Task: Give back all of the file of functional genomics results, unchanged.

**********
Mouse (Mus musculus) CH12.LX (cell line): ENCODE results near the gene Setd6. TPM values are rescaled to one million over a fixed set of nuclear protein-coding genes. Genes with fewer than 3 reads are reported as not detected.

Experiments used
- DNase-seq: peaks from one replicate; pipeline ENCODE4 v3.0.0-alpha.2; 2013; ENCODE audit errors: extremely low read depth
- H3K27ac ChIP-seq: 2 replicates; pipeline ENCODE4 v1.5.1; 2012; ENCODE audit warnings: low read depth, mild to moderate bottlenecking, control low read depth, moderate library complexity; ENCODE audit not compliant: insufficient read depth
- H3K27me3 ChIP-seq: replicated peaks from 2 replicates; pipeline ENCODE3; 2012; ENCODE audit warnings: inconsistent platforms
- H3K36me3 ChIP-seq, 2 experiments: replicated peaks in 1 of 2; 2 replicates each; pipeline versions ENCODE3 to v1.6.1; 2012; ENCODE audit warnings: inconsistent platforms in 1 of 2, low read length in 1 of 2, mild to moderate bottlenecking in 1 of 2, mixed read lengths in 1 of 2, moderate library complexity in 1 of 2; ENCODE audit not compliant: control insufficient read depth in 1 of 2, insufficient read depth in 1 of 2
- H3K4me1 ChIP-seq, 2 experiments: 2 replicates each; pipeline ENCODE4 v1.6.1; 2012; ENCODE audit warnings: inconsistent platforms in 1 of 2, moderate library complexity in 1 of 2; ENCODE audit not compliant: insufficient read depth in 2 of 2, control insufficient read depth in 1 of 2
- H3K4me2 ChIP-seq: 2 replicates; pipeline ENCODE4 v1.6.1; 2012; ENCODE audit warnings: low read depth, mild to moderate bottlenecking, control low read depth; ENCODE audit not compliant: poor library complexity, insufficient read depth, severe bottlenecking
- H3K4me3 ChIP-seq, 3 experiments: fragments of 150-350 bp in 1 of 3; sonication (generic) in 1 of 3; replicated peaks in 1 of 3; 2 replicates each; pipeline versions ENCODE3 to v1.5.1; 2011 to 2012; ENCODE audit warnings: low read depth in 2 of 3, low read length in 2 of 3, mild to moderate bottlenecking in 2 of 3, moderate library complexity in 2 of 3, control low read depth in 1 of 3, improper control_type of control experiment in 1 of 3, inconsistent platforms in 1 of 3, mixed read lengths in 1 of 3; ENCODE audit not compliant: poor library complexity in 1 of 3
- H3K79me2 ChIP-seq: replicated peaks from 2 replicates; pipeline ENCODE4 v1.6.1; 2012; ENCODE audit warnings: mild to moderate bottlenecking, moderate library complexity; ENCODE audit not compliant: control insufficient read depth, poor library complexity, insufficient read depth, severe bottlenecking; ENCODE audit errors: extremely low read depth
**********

Mouse (Mus musculus) CH12.LX (cell line): ENCODE results near the gene Setd6. TPM values are rescaled to one million over a fixed set of nuclear protein-coding genes. Genes with fewer than 3 reads are reported as not detected.

Experiments used
- DNase-seq: peaks from one replicate; pipeline ENCODE4 v3.0.0-alpha.2; 2013; ENCODE audit errors: extremely low read depth
- H3K27ac ChIP-seq: 2 replicates; pipeline ENCODE4 v1.5.1; 2012; ENCODE audit warnings: low read depth, mild to moderate bottlenecking, control low read depth, moderate library complexity; ENCODE audit not compliant: insufficient read depth
- H3K27me3 ChIP-seq: replicated peaks from 2 replicates; pipeline ENCODE3; 2012; ENCODE audit warnings: inconsistent platforms
- H3K36me3 ChIP-seq, 2 experiments: replicated peaks in 1 of 2; 2 replicates each; pipeline versions ENCODE3 to v1.6.1; 2012; ENCODE audit warnings: inconsistent platforms in 1 of 2, low read length in 1 of 2, mild to moderate bottlenecking in 1 of 2, mixed read lengths in 1 of 2, moderate library complexity in 1 of 2; ENCODE audit not compliant: control insufficient read depth in 1 of 2, insufficient read depth in 1 of 2
- H3K4me1 ChIP-seq, 2 experiments: 2 replicates each; pipeline ENCODE4 v1.6.1; 2012; ENCODE audit warnings: inconsistent platforms in 1 of 2, moderate library complexity in 1 of 2; ENCODE audit not compliant: insufficient read depth in 2 of 2, control insufficient read depth in 1 of 2
- H3K4me2 ChIP-seq: 2 replicates; pipeline ENCODE4 v1.6.1; 2012; ENCODE audit warnings: low read depth, mild to moderate bottlenecking, control low read depth; ENCODE audit not compliant: poor library complexity, insufficient read depth, severe bottlenecking
- H3K4me3 ChIP-seq, 3 experiments: fragments of 150-350 bp in 1 of 3; sonication (generic) in 1 of 3; replicated peaks in 1 of 3; 2 replicates each; pipeline versions ENCODE3 to v1.5.1; 2011 to 2012; ENCODE audit warnings: low read depth in 2 of 3, low read length in 2 of 3, mild to moderate bottlenecking in 2 of 3, moderate library complexity in 2 of 3, control low read depth in 1 of 3, improper control_type of control experiment in 1 of 3, inconsistent platforms in 1 of 3, mixed read lengths in 1 of 3; ENCODE audit not compliant: poor library complexity in 1 of 3
- H3K79me2 ChIP-seq: replicated peaks from 2 replicates; pipeline ENCODE4 v1.6.1; 2012; ENCODE audit warnings: mild to moderate bottlenecking, moderate library complexity; ENCODE audit not compliant: control insufficient read depth, poor library complexity, insufficient read depth, severe bottlenecking; ENCODE audit errors: extremely low read depth